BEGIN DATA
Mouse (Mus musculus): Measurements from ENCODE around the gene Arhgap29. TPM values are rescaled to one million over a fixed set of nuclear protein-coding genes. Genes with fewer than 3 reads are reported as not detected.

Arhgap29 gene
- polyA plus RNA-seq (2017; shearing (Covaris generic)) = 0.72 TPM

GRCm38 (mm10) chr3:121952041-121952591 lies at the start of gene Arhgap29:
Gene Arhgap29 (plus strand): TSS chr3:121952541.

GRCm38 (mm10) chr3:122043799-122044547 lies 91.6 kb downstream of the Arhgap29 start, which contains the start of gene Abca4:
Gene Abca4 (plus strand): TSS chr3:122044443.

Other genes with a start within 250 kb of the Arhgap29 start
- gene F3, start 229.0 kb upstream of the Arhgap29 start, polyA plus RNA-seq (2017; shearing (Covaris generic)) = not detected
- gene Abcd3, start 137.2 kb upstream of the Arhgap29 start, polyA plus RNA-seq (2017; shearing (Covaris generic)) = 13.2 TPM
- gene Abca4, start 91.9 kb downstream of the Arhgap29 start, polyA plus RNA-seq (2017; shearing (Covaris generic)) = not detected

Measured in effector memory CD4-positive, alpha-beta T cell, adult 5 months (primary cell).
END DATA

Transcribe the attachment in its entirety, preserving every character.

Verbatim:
Mouse (Mus musculus): Measurements from ENCODE around the gene Arhgap29. TPM values are rescaled to one million over a fixed set of nuclear protein-coding genes. Genes with fewer than 3 reads are reported as not detected.

Arhgap29 gene
- polyA plus RNA-seq (2017; shearing (Covaris generic)) = 0.72 TPM

GRCm38 (mm10) chr3:121952041-121952591 lies at the start of gene Arhgap29:
Gene Arhgap29 (plus strand): TSS chr3:121952541.

GRCm38 (mm10) chr3:122043799-122044547 lies 91.6 kb downstream of the Arhgap29 start, which contains the start of gene Abca4:
Gene Abca4 (plus strand): TSS chr3:122044443.

Other genes with a start within 250 kb of the Arhgap29 start
- gene F3, start 229.0 kb upstream of the Arhgap29 start, polyA plus RNA-seq (2017; shearing (Covaris generic)) = not detected
- gene Abcd3, start 137.2 kb upstream of the Arhgap29 start, polyA plus RNA-seq (2017; shearing (Covaris generic)) = 13.2 TPM
- gene Abca4, start 91.9 kb downstream of the Arhgap29 start, polyA plus RNA-seq (2017; shearing (Covaris generic)) = not detected

Measured in effector memory CD4-positive, alpha-beta T cell, adult 5 months (primary cell).